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Maclntyre On Defining Morality

  • William K. Frankena (a1)


IN “What Morality is Not”, Philosophy, XXXII (1957), Mr. Alasdair Maclntyre argues against the view, now common, “that universal–izability is of the essence of moral valuation”. On page 331 he uses an argument which is an adaptation and extension of Moore's naturalistic fallacy argument, and which is generalizable. As Moore's argument, if cogent, holds against all definitions of “good”, “right”, etc., so Maclntyre's argument, if good, holds against all definitions of “moral” and “morality”. For this reason I shall examine his argument, as I once examined Moore's.1 I wish to do this partly because I should like to go on looking for definitions or elucidations of words like “moral” such as are contained in the uni–versalizability view, and partly in order to air some general questions which are raised by what Maclntyre says.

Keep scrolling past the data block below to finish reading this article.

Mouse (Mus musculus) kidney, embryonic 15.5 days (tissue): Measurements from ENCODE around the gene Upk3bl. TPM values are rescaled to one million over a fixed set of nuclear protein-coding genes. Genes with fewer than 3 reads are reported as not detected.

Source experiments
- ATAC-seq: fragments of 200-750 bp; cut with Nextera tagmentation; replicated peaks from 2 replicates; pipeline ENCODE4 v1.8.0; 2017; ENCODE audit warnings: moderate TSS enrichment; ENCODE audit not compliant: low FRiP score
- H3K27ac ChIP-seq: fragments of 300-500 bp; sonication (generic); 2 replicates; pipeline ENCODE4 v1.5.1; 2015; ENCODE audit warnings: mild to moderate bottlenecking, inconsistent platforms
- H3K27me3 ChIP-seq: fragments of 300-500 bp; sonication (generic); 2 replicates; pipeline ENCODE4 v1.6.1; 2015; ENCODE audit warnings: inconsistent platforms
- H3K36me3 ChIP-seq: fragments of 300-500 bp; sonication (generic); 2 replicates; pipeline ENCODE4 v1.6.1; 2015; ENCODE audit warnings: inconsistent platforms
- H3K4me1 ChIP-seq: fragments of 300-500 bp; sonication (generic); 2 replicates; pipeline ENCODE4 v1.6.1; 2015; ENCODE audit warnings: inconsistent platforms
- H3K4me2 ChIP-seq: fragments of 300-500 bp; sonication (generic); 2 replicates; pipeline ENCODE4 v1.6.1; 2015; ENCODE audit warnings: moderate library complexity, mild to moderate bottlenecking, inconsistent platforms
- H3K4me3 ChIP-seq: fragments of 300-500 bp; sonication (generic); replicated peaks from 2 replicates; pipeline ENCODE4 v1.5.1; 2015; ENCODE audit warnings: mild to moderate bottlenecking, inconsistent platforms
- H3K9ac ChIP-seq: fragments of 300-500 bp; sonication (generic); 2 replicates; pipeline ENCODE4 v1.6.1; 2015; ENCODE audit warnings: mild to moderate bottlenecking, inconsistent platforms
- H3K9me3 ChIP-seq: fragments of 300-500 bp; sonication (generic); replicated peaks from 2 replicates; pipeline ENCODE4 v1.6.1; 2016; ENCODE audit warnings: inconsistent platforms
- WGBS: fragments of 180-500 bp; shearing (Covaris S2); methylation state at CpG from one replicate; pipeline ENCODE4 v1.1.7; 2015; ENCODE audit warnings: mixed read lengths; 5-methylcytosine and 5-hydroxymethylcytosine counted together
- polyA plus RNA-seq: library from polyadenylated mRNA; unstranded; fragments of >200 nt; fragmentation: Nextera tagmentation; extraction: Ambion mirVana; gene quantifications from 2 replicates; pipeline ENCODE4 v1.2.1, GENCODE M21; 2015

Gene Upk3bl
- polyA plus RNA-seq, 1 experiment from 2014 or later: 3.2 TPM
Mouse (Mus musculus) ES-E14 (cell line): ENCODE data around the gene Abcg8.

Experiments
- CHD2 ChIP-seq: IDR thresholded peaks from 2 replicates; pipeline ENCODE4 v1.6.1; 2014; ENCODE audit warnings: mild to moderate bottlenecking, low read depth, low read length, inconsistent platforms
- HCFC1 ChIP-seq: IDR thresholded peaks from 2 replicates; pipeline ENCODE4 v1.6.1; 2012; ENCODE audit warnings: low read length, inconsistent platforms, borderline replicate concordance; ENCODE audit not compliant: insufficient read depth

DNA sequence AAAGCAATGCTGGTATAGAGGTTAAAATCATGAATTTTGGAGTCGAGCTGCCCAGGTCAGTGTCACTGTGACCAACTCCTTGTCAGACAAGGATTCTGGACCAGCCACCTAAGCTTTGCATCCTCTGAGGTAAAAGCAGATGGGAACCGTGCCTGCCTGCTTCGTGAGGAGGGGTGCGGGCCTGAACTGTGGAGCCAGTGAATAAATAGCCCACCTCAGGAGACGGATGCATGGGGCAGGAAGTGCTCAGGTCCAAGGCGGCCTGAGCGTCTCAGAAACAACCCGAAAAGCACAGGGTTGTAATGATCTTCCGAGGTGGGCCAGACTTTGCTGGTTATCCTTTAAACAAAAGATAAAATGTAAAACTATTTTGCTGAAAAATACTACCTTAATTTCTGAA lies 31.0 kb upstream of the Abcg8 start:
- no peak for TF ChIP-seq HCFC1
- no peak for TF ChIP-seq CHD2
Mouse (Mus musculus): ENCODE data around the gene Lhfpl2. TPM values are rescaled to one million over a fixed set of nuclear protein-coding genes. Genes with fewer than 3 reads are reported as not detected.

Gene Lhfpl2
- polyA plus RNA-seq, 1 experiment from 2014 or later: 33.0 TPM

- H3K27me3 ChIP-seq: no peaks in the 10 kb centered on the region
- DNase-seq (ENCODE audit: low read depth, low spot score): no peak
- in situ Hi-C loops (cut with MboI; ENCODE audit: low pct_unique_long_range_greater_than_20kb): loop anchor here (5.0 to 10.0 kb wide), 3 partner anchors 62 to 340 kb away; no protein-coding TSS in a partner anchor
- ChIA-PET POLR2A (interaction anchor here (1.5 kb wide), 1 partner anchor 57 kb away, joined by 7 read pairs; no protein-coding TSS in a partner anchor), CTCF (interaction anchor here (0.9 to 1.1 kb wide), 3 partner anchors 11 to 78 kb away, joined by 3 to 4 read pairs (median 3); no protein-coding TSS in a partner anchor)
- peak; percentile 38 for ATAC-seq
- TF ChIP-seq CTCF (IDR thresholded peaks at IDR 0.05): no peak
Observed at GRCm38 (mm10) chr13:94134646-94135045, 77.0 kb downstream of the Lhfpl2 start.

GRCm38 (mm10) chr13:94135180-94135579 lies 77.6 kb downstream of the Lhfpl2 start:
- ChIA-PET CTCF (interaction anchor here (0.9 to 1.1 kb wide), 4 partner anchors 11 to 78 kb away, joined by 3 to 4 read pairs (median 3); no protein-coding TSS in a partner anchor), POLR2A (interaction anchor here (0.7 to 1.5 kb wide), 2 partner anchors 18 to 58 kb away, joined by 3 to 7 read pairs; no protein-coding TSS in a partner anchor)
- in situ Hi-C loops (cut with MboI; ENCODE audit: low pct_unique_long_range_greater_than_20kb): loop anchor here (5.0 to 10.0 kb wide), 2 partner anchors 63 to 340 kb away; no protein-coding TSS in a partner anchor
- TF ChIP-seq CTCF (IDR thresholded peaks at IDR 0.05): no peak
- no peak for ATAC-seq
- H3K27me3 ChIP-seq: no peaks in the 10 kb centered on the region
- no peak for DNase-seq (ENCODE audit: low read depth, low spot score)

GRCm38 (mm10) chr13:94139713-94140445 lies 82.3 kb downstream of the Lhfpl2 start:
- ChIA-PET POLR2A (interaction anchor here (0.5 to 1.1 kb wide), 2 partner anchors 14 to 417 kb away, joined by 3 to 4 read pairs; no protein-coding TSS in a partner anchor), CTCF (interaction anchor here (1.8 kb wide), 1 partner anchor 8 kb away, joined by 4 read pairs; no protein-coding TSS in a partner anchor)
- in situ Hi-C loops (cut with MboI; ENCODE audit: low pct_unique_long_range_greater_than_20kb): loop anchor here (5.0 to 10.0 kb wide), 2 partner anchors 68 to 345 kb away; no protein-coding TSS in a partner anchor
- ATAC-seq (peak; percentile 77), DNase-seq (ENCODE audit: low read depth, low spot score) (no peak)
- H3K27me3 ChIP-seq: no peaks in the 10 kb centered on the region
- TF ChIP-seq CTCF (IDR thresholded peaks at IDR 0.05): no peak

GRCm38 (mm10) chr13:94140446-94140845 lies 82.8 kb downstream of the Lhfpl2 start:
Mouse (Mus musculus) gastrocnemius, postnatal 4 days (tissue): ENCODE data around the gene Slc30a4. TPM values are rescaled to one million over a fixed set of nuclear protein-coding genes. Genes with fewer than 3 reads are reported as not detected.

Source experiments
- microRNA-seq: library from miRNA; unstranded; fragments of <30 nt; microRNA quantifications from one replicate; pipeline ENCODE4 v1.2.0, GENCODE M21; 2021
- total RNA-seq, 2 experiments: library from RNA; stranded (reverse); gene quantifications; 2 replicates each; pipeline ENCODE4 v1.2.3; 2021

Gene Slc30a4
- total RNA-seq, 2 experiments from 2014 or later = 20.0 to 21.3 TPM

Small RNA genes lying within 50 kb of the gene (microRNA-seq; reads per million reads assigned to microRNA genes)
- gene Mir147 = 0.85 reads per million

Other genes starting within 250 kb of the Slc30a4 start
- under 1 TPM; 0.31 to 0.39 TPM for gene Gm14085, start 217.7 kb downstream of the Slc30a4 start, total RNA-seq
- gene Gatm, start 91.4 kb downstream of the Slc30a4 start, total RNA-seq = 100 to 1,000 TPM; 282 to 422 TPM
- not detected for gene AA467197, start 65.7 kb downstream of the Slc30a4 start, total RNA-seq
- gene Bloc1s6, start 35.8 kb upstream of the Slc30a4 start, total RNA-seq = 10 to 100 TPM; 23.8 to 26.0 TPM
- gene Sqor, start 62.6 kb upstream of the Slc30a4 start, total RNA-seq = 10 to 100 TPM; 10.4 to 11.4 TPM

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1 See “The Naturalistic Fallacy”, Mind, XLVIII (1939).

Maclntyre On Defining Morality

  • William K. Frankena (a1)


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